The Statute. Why has there not been any action taken by the FMC to moderate the ill effects of certain ocean practices? Such practices have resulted in millions of dollars in direct damages (some say billions) to shippers and other industry segments, and are claimed to have had a devastating effect on the U.S. economy. If the response is truly that the activities do not reach the level of violations of the Act, disagreement is in order. The pertinent statutory section states:
(c) Practices in Handling Property. A common carrier, marine terminal operator, or ocean transportation intermediary may not fail to establish, observe, and enforce just and reasonable regulations and practices relating to or connected with receiving, handling, storing, or delivering property.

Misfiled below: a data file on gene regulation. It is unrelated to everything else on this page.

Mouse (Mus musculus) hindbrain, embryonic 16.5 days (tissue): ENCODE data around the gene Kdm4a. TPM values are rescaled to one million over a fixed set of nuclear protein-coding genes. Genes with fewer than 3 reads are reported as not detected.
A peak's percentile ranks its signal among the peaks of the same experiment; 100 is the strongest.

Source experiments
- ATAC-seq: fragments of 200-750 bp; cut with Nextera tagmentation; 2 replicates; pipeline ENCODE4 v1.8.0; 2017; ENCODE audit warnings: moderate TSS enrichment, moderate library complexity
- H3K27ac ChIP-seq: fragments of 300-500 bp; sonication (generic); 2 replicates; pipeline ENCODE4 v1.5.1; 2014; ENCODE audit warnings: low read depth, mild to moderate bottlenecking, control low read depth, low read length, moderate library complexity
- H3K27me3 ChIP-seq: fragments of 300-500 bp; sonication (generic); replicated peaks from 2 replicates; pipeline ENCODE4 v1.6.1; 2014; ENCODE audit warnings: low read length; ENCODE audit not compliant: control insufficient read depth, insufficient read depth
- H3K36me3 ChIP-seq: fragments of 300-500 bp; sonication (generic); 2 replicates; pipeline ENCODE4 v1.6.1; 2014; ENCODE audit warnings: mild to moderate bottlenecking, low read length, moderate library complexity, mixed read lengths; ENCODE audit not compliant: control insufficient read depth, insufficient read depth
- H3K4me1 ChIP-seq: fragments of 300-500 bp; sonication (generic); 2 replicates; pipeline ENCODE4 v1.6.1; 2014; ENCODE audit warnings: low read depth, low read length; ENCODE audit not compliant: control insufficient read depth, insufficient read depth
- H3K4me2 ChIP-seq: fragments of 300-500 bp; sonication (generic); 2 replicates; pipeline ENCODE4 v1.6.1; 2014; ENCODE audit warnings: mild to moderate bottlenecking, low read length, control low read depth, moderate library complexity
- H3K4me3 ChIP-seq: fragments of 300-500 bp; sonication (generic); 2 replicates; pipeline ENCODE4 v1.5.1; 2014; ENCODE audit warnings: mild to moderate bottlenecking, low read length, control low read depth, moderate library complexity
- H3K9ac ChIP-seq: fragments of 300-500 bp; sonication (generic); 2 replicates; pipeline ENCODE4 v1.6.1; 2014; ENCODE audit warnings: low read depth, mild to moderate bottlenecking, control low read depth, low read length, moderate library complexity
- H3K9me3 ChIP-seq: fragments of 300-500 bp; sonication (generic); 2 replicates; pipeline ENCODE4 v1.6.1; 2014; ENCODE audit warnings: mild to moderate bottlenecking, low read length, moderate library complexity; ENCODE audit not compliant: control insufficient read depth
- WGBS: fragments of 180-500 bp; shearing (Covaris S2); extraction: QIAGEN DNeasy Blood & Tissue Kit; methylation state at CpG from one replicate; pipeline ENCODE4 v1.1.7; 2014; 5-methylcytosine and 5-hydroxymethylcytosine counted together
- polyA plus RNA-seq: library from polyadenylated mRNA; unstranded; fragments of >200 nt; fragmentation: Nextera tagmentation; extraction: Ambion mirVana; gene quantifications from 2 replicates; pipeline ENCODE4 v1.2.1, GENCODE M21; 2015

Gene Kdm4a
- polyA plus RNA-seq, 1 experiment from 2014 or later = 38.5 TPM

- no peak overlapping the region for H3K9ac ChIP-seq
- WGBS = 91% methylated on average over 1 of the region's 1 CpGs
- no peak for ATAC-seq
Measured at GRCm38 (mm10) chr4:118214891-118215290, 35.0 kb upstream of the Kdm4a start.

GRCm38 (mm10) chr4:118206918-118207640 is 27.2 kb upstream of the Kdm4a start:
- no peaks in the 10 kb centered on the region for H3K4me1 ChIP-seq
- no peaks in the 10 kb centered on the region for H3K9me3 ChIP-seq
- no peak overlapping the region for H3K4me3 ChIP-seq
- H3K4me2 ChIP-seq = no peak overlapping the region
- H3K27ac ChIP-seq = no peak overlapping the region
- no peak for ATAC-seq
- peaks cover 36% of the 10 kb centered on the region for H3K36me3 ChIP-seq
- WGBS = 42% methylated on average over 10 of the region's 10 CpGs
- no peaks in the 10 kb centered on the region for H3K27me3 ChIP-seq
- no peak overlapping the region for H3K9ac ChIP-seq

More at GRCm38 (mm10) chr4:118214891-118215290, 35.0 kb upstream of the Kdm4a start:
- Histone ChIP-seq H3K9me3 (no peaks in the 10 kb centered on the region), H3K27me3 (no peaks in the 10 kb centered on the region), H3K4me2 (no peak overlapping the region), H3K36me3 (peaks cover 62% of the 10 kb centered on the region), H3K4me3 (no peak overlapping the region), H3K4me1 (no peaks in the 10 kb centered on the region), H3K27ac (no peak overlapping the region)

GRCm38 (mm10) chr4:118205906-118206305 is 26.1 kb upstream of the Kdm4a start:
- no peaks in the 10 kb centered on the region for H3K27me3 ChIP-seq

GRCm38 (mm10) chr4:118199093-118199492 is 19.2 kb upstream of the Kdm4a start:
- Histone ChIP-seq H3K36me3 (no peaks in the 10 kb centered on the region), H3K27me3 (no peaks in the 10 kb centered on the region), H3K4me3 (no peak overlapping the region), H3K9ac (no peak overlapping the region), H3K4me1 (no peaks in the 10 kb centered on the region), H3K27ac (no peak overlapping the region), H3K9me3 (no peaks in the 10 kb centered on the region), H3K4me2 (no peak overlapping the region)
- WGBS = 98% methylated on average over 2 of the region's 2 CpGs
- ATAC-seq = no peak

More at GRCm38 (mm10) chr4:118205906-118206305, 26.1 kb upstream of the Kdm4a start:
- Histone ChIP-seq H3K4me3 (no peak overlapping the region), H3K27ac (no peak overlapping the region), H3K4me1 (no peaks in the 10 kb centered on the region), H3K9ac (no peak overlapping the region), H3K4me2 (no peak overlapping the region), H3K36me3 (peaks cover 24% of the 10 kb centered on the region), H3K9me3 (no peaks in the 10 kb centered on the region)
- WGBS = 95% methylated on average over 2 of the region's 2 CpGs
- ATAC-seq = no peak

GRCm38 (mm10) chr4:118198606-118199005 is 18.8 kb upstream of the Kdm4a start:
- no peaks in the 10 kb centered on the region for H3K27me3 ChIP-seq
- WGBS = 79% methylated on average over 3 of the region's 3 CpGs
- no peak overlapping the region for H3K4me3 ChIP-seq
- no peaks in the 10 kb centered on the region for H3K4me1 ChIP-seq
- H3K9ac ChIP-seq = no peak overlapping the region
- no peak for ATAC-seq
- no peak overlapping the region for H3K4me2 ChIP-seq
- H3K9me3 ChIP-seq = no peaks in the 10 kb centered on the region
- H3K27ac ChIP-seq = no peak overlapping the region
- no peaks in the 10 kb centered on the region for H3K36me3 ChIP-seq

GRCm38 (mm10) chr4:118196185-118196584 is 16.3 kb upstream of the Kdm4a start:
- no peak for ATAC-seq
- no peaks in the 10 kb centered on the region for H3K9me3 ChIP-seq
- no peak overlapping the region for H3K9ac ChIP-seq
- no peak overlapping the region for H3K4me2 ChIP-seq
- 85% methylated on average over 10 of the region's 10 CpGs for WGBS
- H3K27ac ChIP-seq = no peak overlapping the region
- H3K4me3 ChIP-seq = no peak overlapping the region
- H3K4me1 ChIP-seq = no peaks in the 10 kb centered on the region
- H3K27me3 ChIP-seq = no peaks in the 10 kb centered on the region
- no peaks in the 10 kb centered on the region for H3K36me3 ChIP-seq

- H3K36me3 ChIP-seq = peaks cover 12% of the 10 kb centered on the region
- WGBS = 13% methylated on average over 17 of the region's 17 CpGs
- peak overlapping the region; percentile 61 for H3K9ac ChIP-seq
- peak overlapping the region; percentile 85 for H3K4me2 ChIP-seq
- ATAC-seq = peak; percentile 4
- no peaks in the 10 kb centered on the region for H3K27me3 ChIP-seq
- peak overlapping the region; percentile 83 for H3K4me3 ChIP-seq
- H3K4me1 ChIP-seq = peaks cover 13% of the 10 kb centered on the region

The Low-Hanging Fruit. The salient subjects of the statute “receiving, handling, storing, or delivering property” are those squarely involved in the port congestion scenario, and the practices by ocean carriers and terminals that pertain to those activities have resulted in significant demurrage and detention charges to U.S. importers and exporters. For example, the following practices that were common during the recent West Coast fiasco and continue to be common in the current contract period are “unreasonable regulations and practices” by ocean carriers and/or terminal operators. This low-hanging fruit, obvious practices of ocean carriers and marine terminals that resulted in port congestion, is unjust, unreasonable, and in violation of the Act: